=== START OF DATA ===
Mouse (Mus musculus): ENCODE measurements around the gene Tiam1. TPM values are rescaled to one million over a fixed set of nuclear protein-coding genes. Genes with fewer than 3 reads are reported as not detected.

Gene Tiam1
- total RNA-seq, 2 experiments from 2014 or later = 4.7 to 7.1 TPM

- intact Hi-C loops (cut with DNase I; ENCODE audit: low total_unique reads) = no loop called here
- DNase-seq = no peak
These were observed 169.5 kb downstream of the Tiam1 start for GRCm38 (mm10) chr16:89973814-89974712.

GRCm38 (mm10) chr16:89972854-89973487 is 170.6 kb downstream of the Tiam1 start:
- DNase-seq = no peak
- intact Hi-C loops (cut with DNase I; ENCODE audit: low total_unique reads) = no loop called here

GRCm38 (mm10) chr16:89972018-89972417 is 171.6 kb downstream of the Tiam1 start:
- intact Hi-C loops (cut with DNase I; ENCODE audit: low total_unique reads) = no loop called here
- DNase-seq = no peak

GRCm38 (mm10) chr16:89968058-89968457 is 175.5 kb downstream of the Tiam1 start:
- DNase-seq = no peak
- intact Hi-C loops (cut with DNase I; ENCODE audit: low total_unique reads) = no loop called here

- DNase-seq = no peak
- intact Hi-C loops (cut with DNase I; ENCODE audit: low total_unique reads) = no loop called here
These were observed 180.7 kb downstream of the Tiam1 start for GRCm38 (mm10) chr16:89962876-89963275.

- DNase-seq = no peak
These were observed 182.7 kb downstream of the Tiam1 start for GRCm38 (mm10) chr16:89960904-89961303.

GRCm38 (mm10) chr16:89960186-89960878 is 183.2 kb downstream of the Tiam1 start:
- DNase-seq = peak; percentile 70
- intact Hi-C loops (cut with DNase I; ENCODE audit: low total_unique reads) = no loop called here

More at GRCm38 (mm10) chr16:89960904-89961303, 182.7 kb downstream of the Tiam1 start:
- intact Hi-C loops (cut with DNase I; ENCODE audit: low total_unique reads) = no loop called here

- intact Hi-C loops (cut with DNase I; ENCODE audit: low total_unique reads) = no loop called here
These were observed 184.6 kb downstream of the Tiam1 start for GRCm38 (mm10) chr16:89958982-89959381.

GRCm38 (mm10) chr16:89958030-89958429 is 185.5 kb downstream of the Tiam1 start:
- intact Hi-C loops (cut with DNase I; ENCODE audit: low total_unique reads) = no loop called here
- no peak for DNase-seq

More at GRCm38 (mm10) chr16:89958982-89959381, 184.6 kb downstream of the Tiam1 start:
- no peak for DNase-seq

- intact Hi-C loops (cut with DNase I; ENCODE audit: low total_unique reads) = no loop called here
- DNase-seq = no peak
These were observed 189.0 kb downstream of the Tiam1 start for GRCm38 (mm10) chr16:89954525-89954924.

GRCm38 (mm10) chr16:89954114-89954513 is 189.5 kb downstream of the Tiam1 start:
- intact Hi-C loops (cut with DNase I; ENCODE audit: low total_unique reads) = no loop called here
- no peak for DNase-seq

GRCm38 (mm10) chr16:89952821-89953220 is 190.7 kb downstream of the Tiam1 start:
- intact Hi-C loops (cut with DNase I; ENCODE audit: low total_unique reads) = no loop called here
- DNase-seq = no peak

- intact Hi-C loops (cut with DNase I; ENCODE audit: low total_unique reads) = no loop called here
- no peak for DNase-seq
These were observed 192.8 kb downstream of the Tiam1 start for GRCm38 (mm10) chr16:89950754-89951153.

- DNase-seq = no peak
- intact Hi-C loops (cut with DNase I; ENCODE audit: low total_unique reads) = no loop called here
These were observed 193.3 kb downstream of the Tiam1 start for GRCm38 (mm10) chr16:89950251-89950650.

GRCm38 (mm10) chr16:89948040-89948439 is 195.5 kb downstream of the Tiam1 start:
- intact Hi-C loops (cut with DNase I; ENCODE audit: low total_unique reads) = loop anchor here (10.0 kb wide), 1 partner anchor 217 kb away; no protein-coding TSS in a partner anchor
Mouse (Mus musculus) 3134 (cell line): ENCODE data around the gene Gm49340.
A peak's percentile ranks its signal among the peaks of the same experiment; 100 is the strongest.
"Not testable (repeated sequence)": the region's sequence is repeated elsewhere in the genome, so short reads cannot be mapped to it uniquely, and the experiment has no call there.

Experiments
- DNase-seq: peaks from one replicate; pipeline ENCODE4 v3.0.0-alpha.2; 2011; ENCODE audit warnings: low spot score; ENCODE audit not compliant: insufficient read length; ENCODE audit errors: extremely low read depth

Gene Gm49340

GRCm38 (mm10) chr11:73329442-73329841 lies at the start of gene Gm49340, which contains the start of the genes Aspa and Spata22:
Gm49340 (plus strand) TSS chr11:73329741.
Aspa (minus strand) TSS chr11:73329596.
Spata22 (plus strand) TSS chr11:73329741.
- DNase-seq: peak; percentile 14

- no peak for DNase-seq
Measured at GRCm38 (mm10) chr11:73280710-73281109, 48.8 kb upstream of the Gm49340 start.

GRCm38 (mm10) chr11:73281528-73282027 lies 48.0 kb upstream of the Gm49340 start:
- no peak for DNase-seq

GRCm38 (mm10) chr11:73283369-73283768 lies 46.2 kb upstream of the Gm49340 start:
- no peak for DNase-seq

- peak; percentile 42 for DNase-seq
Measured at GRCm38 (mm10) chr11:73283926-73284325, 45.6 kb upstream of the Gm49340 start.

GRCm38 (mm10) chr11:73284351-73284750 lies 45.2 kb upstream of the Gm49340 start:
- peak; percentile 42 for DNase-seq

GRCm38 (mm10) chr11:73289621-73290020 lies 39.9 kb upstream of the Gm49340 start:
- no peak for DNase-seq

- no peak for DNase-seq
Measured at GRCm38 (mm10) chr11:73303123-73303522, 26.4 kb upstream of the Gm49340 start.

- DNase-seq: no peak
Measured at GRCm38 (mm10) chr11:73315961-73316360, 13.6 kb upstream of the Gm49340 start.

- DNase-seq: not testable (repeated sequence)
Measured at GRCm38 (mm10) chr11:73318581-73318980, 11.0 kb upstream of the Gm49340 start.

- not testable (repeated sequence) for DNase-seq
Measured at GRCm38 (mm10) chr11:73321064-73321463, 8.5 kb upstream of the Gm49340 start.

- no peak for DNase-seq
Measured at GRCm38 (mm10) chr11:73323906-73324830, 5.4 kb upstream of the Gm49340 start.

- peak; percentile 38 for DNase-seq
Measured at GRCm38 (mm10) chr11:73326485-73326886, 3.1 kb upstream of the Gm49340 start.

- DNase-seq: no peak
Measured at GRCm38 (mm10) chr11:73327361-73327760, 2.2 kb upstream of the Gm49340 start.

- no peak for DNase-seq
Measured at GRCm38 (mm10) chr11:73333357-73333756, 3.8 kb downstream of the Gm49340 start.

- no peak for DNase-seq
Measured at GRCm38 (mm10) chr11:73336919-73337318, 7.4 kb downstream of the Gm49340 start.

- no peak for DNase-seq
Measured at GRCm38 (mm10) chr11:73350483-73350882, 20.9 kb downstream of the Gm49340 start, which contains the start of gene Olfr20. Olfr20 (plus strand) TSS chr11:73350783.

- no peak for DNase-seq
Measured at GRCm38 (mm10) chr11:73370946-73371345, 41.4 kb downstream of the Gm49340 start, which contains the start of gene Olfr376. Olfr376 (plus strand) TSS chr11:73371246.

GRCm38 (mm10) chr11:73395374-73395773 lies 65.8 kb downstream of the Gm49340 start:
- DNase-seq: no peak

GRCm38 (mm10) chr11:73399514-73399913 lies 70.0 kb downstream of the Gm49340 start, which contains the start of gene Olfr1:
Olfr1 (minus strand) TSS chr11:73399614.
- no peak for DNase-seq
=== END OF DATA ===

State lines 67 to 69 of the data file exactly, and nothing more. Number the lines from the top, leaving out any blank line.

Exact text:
- peak; percentile 42 for DNase-seq
Measured at GRCm38 (mm10) chr11:73283926-73284325, 45.6 kb upstream of the Gm49340 start.

GRCm38 (mm10) chr11:73284351-73284750 lies 45.2 kb upstream of the Gm49340 start: